History of Union Square how to ride & san francisco has a very colorful past...


The Heartbeat of San Francisco

Dewey Monument of Past Union Square is the heartbeat of San Francisco itself -- ever changing, eternally celebrating, yet firmly rooted in its glorious past. The Dewey Monument on the right.

Two years before the Gold Rush, in 1847, Jasper O'Farrell created a design for San Francisco, with Union Square as a public plaza. By the 1880s, it was a fashionable residential district, and in 1903, the towering monument was added, topped by the bronze goddess Victory, modeled after Alma de Bretteville Spreckels, known for her enormous influence in the San Francisco art community.

Dewey Monument Today After the great earthquake of 1906, Union Square became San Francisco's premier shopping district, and, by the 1930s, the site of the world's first underground parking structure.

As a result of an international design competition and a $25 million renewal, Union Square was reborn. It's the obvious place to meet, enjoy coffee, or just let the world go by. Featured are a large central plaza with a terraced performance state and lawn seating...four grand entrance corners bordered by signature palms...a café pavilion with outdoor seating...visitor information and ticketing services...and four magnificent light sculptures.

And, of course, Victory, surveying the vitality of one of the world's great cities.

 


Our Favorite History Books about San Francisco


Historic San Francisco: A Concise History and Guide
Historic San Francisco: A Concise History and Guide

This combination history/guidebook is divided into ten chapters, each of which provides background information on San Francisco's historic buildings, museums, and artifacts as well as profiles of sites and attractions.

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Lost San Francisco

Aspects of lost San Francisco that are examined here include the Victorian Alcatraz, Cliff House Hotel before it burned down, the early Embarcadero, the devastation of the 1906 earthquake, horse-drawn streetcars, the grandeur of the Sutro Baths both outside and in, the 1915 Panama-Pacific Exposition buildings, the changes made to combat a possible Japanese invasion during World War II, and some of the key hippie stores on Haight-Ashbury before the area became more upscale.

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Architectural Guidebook to San Francisco and the Bay Area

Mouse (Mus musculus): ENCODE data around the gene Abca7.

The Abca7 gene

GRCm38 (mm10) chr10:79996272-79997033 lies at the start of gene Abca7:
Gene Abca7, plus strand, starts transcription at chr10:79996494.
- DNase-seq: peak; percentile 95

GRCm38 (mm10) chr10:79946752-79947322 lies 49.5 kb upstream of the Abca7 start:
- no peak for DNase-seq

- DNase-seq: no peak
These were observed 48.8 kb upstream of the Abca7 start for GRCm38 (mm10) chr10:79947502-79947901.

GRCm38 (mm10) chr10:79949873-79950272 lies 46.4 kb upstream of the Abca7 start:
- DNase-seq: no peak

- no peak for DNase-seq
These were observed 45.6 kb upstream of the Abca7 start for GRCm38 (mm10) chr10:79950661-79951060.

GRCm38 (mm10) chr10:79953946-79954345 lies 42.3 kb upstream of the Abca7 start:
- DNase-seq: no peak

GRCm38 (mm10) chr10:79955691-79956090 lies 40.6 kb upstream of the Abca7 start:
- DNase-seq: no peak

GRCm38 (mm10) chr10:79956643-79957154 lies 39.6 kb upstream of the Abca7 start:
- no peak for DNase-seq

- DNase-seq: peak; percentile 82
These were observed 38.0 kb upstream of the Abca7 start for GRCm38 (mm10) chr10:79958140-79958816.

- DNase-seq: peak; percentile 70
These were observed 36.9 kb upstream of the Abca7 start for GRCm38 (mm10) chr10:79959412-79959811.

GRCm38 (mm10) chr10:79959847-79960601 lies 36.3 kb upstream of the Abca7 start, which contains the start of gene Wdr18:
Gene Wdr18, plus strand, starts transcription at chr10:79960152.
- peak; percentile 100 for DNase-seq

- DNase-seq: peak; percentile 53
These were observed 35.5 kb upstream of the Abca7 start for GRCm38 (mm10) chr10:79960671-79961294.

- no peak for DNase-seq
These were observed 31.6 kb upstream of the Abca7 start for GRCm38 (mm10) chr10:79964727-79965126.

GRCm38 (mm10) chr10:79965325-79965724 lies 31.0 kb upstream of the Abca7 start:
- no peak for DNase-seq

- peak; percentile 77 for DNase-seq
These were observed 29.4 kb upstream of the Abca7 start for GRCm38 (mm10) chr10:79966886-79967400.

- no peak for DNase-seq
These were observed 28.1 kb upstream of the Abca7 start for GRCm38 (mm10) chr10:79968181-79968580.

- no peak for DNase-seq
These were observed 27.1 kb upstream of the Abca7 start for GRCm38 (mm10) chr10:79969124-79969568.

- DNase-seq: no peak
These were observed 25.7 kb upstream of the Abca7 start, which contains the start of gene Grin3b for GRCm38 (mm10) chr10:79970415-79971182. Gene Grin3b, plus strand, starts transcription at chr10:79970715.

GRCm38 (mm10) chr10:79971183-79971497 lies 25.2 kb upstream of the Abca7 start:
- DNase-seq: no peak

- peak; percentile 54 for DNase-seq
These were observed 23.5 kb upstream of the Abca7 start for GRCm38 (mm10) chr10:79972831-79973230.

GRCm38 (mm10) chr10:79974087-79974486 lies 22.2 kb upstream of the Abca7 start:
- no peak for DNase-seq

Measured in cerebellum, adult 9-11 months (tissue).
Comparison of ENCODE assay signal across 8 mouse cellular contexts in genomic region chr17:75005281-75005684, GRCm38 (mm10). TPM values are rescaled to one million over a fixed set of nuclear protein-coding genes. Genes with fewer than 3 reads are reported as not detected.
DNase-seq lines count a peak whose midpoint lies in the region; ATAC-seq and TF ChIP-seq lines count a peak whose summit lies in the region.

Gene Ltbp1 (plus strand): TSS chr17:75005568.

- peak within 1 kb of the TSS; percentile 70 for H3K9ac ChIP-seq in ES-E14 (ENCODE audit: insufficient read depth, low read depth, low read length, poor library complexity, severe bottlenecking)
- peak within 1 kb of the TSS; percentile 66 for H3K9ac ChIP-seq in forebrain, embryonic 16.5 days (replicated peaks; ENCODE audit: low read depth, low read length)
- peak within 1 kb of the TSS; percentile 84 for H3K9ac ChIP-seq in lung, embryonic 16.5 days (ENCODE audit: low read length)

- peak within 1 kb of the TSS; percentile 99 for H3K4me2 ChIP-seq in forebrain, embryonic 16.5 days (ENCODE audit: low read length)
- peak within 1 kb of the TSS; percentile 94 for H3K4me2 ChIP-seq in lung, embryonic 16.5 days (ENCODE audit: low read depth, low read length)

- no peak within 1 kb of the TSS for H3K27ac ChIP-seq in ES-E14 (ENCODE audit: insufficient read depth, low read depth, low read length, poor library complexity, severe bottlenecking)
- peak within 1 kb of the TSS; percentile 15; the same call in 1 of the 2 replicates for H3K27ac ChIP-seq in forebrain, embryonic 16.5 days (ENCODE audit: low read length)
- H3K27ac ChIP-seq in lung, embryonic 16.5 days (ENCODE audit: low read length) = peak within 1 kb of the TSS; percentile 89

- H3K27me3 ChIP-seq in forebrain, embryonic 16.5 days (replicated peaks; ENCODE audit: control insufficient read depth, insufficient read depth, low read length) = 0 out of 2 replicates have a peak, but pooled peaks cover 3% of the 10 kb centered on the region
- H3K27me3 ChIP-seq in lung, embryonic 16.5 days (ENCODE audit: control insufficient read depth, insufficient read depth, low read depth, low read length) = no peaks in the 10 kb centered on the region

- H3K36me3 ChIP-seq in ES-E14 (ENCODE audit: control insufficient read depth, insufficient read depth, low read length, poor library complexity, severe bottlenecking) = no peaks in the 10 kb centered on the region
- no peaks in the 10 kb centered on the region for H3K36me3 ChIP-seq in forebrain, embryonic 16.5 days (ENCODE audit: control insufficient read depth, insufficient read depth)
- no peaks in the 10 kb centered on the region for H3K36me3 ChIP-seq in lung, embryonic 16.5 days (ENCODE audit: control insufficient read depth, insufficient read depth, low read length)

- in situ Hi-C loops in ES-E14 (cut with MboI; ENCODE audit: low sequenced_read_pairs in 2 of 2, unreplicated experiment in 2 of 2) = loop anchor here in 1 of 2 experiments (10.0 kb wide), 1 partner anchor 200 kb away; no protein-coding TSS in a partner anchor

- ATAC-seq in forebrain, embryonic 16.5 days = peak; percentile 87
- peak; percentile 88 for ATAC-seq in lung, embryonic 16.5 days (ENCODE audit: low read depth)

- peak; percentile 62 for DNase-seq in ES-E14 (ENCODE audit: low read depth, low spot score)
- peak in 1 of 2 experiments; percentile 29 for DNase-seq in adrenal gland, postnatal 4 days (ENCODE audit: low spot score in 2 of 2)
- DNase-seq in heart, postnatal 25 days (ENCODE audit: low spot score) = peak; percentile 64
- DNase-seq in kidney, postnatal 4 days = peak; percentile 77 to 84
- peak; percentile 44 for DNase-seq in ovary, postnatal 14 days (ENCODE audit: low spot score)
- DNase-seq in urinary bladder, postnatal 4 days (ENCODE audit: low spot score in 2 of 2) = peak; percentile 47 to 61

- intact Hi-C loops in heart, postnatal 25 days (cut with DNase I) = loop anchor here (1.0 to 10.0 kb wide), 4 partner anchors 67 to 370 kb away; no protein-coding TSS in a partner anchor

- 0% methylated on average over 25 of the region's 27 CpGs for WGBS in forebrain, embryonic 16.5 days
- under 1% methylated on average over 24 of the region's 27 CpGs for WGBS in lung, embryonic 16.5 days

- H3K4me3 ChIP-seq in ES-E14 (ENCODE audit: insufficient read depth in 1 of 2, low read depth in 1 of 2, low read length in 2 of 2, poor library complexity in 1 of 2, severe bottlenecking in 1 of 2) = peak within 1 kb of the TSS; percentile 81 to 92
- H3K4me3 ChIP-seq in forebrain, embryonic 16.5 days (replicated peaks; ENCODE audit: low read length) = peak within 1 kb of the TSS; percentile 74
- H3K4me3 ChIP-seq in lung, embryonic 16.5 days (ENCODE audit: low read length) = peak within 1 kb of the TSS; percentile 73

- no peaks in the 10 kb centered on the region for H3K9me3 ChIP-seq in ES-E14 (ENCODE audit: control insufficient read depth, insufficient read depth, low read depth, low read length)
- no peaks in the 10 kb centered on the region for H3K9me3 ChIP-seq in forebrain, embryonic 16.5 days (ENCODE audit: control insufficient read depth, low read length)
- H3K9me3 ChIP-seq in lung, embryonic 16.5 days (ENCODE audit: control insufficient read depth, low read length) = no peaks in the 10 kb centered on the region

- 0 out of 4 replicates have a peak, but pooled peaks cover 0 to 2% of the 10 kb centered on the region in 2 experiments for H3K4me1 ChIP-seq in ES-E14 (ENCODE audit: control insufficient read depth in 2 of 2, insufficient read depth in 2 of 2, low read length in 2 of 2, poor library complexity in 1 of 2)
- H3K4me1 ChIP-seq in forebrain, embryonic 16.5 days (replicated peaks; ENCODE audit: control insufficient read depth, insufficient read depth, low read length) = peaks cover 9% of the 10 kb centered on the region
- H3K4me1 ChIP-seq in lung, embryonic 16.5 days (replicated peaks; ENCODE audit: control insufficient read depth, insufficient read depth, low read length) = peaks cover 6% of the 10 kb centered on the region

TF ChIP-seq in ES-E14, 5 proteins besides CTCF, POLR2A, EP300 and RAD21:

An Architectural Guidebook to San Francisco and the Bay Area is the definitive guide to the history and architecture of the nine San Francisco Bay Area counties. This compendium has been written and photographed by Susan Cerny and twelve Bay Area experts and provides a historic record of how the area developed to became what it is today, and discusses transportation systems, city and suburban landscape plans, public parkland, California history, and economic, social, and political influences. Included are San Francisco Victorians, civic buildings, churches, parks, grand Period Revivals, and rustic Arts and Crafts homes, as well as significant vernacular buildings in less publicized neighborhoods and towns.

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Cityscapes: San Francisco and its Buildings

Buildings in cities are remarkable things: they provide not only shelter but touchstones of reference and recall, a language that shapes our sense of place as well as the skyline. In sparkling prose and with full-color photography, Cityscapes looks at fifty buildings that convey a distinct slice of San Francisco. These are the buildings that are defined by bold visual moves and the ones that offer tactile delight. These are the structures you notice every time you pass by, and the ones that escape notice until the light hits them a certain way. Included are some of San Francisco's most familiar buildings and works by some of architecture's biggest names but also plenty of buildings that are often ignored yet add a unique texture to this fabled place. An outgrowth of Cityscape, a weekly column that debuted in the San Francisco Chronicle in 2009, Cityscapes is part history, part guidebook, and part architectural primer. And the points it makes about specific buildings convey something true to all great cities that every building shines in its own way as a distinctive piece in a much larger puzzle, one still being assembled before our eyes.

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Cool Gray City of Love: 49 Views of San Francisco

A runaway San Francisco Chronicle bestseller, Cool Gray City of Love is a one-of-a-kind book for a one-of-a-kind city. It’s a love song in 49 chapters to an extraordinary place, taking 49 different sites around the city as points of entry and inspiration—from a seedy intersection in the Tenderloin to the soaring sea cliffs at Lands End. Encompassing the city’s Spanish missionary past, a gold rush, a couple of earthquakes, the Beats, the hippies, and the dot-com boom, this book is at once a rambling walking tour, a natural and human history, and a celebration of place itself—a guide to loving any place more faithfully and fully.

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San Francisco's Playland at the Beach: The Early Years (1920-1940)